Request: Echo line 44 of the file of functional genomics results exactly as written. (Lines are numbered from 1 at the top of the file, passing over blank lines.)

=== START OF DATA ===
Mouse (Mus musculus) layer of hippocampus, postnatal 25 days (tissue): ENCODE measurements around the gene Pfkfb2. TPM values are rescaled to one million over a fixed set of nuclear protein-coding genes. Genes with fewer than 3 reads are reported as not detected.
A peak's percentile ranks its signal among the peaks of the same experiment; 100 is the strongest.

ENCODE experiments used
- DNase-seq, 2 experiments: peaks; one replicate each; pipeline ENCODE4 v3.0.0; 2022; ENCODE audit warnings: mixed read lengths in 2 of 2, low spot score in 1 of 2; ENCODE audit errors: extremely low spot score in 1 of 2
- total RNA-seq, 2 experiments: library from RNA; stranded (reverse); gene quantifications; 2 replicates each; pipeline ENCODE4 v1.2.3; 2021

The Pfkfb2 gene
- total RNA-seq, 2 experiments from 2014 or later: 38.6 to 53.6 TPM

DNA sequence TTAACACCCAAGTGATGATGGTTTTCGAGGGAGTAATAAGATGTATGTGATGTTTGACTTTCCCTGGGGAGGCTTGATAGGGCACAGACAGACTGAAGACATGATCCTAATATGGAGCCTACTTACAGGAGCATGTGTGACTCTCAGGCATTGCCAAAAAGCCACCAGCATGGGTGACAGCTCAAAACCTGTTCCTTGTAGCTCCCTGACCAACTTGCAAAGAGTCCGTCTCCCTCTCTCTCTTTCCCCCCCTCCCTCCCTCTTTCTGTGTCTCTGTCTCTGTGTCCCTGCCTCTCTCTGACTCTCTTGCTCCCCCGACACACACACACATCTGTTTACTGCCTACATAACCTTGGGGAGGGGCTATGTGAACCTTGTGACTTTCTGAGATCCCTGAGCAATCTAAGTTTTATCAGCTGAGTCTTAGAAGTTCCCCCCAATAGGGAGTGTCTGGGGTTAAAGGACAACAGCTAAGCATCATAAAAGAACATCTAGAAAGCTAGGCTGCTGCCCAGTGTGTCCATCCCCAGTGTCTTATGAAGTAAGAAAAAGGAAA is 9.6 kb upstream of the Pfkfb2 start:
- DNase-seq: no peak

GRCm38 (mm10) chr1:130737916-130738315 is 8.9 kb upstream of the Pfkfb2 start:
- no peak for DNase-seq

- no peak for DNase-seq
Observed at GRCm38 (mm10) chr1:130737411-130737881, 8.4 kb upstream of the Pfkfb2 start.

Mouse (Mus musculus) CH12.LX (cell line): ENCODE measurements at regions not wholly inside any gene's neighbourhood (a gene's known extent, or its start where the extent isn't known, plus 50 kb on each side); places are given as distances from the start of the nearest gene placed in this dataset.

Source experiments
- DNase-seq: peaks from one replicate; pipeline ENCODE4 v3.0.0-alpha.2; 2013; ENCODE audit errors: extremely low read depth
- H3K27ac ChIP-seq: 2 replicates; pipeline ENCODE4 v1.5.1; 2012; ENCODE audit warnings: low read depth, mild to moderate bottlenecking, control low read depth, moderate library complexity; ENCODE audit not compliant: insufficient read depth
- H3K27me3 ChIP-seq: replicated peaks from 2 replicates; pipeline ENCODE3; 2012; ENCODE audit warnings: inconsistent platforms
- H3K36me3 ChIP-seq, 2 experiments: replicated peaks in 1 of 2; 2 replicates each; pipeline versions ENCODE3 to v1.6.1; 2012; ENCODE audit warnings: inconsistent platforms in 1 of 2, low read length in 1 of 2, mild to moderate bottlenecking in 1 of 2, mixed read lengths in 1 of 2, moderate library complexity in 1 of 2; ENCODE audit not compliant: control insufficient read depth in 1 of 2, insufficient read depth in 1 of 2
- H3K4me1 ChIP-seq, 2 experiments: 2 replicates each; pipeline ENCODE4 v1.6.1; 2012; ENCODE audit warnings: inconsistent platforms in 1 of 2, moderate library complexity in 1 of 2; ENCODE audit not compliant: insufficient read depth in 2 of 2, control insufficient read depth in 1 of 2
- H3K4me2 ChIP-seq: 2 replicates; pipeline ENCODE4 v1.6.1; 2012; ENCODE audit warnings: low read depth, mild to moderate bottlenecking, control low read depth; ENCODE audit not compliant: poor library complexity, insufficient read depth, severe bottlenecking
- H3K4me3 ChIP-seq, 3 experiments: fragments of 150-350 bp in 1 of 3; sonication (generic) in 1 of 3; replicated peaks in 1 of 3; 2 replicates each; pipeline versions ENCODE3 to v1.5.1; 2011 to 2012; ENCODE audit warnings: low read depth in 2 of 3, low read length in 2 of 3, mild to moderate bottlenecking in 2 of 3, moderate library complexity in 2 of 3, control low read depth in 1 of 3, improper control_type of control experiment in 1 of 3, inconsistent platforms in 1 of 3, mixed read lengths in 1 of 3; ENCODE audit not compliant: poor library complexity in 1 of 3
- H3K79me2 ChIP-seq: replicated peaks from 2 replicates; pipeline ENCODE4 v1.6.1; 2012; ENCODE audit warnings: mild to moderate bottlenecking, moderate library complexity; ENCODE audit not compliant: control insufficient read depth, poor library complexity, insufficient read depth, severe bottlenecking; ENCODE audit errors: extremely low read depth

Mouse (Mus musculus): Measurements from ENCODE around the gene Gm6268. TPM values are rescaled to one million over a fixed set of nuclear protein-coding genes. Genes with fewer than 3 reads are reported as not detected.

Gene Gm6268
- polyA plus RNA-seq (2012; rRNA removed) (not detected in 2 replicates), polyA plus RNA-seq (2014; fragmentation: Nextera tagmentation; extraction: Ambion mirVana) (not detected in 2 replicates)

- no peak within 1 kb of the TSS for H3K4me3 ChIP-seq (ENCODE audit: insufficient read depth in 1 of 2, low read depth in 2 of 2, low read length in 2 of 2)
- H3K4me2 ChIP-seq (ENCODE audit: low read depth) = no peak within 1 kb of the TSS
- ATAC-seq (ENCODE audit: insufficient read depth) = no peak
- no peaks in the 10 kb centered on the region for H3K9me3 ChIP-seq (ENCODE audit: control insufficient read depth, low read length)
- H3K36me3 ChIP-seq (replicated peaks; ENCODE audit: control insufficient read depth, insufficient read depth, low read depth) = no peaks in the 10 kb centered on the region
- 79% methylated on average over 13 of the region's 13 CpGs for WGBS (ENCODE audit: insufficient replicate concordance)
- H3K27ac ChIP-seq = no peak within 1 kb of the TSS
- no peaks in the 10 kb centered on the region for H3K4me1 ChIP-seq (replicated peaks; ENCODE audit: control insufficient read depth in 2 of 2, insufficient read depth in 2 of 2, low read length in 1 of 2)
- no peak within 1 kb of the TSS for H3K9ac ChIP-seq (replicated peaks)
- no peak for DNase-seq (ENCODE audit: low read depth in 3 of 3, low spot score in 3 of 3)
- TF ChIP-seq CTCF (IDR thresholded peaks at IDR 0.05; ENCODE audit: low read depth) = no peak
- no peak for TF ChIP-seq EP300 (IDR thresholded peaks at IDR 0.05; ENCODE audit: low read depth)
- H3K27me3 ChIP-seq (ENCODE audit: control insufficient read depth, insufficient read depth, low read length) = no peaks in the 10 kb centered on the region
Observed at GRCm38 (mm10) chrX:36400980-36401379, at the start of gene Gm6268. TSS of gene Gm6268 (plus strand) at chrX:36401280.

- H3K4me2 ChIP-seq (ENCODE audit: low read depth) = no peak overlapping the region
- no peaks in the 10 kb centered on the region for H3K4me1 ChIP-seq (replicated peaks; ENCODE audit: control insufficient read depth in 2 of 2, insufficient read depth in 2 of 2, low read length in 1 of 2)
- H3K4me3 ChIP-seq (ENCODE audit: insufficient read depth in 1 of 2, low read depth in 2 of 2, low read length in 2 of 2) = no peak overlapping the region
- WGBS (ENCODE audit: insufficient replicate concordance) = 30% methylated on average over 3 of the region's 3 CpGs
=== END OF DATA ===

- WGBS (ENCODE audit: insufficient replicate concordance) = 30% methylated on average over 3 of the region's 3 CpGs